Marth's Anime Blog


Blogging Principles: Motivation


Since there's no Re:Creators or Kakegurui this week, this post is going to be a bit of an experiment. I've been wanting to talk a bit about my own blogging principles and how I approach blogging in general. I do this mostly because I don't think I have the credentials to give true advice, but I wonder if talking about my thought processes might be helpful.

To start things off, I want to talk a bit about motivation. I've been writing posts on this blog for quite some time now and I often ask myself how I've managed to keep it up so long. Of course, I've been interest in anime for a long time now, but I want to go a bit further than that.

To help out, I want to also talk about a hobby of mine, solving Rubik's Cubes. Speedsolving, as it's called, is something I picked up in high school, and it's one of those things I claim as a talent. On the other hand, writing is an area in which I've notoriously performed poorly. So why is it that I haven't done more than a handful of Rubik's Cube solves in the past 3 years, but I can continue to write blog posts every day?

My answer goes back to my original motivations for starting this blog. I started my blog for two reasons: I wanted to start a website and I wanted to improve my writing. The second piece is the important bit. As long as I feel like I'm continuing to improve and learn, I will continue to keep this blog alive.

If my motivation was to create a popular website or one that made me money, I'm sure I would have quit by now. My stats aren't exactly impressive. This is why I make the comparison to speedsolving. These stats are similar to my solve times in that I've reached many points in my blogging timeline when my stats have plateaued like my solve times. If I treated blogging like speedsolving, I would have have stopped for the same reason at those points.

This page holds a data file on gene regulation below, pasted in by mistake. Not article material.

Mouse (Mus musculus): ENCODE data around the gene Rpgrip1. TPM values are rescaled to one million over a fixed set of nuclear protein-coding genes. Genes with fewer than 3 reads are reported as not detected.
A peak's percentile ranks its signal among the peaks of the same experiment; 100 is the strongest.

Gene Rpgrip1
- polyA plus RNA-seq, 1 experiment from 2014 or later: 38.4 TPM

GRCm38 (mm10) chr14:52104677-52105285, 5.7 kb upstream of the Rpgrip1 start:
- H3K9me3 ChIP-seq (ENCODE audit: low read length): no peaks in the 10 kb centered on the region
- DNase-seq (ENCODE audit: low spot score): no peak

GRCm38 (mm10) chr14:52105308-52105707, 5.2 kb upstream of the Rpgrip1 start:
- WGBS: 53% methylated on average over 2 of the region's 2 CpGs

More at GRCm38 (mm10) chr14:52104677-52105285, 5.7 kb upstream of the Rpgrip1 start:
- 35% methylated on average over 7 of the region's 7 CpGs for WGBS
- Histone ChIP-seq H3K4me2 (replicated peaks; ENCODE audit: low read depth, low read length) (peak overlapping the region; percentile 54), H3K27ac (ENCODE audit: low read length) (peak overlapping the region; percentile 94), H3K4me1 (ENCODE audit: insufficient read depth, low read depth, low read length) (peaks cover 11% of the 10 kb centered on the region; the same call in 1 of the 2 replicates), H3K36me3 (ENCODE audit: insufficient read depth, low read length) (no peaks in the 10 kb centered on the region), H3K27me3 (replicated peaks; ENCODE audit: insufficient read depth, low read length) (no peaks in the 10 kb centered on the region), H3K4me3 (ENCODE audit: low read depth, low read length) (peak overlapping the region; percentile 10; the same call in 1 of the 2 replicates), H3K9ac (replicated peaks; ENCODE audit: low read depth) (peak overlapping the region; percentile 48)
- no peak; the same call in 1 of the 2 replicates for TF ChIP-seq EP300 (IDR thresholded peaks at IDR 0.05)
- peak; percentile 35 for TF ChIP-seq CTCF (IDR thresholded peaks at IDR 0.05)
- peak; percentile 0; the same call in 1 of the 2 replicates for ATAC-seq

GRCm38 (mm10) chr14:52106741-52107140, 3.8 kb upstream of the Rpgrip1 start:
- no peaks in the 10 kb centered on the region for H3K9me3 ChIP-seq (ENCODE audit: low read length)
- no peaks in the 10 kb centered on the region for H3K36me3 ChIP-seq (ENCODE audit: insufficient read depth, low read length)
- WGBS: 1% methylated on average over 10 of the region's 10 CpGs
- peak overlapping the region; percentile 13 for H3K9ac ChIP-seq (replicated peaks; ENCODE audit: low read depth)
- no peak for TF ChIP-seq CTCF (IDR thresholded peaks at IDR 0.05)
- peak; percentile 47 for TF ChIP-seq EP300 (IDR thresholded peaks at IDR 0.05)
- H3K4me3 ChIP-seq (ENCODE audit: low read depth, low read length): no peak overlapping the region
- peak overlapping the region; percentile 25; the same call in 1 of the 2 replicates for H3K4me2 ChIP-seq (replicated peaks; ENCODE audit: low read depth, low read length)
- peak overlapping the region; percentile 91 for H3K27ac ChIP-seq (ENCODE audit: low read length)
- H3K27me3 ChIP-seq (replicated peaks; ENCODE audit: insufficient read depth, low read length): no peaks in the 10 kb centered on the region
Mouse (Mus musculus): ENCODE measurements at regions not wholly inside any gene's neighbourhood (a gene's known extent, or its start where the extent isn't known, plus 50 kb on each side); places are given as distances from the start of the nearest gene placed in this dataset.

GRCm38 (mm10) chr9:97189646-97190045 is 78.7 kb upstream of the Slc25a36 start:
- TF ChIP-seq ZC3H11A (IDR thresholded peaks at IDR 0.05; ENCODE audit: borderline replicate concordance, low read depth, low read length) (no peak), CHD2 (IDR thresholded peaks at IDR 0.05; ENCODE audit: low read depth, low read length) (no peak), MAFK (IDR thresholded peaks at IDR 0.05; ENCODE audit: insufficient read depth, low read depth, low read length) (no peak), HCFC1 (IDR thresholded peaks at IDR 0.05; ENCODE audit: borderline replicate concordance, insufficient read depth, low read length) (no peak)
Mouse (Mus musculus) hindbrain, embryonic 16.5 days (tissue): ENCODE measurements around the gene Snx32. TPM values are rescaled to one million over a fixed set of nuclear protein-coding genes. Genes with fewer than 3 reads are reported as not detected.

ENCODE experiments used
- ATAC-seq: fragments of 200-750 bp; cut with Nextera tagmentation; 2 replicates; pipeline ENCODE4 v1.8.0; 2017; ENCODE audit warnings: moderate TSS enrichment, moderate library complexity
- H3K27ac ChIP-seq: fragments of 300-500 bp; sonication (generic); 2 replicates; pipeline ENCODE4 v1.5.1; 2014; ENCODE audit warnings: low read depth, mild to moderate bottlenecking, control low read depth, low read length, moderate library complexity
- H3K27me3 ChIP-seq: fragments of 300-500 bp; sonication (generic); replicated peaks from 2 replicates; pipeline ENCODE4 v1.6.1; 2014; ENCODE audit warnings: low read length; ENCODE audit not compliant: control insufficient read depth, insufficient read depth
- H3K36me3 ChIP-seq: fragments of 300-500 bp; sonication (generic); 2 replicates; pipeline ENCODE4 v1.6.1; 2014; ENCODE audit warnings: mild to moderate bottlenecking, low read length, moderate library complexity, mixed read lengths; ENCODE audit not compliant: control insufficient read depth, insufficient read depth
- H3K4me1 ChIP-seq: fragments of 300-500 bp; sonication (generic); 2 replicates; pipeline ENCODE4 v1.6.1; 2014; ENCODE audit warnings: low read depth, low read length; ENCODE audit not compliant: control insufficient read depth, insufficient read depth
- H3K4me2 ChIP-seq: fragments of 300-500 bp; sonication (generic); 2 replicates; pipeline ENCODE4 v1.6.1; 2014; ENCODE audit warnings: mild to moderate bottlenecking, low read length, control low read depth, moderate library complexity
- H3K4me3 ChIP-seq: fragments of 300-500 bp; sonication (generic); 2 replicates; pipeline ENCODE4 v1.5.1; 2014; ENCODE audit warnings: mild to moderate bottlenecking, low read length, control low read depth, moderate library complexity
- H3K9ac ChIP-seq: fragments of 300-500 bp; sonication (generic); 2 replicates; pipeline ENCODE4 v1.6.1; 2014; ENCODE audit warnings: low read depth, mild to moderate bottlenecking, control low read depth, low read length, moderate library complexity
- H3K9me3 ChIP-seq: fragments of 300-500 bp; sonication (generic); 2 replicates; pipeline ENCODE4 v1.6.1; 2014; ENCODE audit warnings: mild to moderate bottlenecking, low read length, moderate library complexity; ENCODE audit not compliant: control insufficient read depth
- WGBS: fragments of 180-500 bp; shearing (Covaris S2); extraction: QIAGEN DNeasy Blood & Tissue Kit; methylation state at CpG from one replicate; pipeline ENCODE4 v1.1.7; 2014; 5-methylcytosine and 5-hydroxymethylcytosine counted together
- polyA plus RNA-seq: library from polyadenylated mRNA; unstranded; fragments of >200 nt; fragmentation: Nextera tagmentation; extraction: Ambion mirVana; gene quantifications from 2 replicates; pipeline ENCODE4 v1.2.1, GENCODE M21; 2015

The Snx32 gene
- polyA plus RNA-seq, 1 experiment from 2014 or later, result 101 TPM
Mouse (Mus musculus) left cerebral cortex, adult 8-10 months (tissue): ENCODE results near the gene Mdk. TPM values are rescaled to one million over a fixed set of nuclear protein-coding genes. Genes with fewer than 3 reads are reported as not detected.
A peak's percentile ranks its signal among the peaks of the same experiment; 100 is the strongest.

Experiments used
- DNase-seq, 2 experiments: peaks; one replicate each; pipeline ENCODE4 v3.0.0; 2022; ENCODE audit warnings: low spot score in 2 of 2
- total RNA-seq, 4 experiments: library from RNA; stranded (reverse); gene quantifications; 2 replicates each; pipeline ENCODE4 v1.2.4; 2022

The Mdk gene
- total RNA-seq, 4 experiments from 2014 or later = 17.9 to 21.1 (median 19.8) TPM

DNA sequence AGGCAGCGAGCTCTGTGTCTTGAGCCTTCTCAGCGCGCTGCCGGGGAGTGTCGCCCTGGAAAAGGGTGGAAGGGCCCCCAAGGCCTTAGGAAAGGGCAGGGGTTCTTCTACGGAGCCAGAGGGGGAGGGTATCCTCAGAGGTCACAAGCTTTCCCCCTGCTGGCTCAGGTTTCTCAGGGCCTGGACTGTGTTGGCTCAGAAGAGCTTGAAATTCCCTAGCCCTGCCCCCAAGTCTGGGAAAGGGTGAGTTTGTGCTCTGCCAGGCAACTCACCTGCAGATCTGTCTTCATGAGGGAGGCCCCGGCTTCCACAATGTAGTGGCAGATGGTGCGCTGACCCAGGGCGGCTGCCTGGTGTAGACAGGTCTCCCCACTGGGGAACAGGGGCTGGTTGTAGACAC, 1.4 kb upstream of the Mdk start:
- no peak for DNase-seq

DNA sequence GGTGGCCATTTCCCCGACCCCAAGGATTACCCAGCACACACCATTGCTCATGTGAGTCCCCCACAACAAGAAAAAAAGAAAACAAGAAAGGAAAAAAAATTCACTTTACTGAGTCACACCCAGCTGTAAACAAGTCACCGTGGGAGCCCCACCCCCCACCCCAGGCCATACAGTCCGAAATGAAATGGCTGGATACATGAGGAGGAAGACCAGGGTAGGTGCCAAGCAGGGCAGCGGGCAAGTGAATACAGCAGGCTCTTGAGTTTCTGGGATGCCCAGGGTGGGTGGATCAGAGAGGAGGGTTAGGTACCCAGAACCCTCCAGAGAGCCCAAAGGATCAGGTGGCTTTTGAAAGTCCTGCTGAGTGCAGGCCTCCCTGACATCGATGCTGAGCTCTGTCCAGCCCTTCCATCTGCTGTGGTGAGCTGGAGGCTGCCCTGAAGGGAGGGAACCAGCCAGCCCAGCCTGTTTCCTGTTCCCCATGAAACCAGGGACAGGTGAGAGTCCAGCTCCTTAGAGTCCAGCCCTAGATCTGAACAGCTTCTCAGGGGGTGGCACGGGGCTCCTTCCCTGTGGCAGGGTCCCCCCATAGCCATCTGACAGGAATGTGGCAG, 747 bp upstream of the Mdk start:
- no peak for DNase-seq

I think the greatest reinforcement I've felt so far was in a recent encounter with my family. I was asked to write a tribute to my mother and how she affected my life, and my parents told me that my writing had greatly improved. Sure, this doesn't seem like much, but my parents berated me constantly about my writing skills when I was growing up. So to me, this change felt like acknowledgement that I had actually accomplished something. That experience made me feel like this blog was worthwhile.

That's pretty much all I've got on this. As my final point, I want to say that I still feel like I've got a lot more to go. I've been trying to engage with the blogging community more in recent years because I want to learn from all of the other styles out there. Anyway, let me know what you think of this post and maybe I'll think of more stuff for the future.



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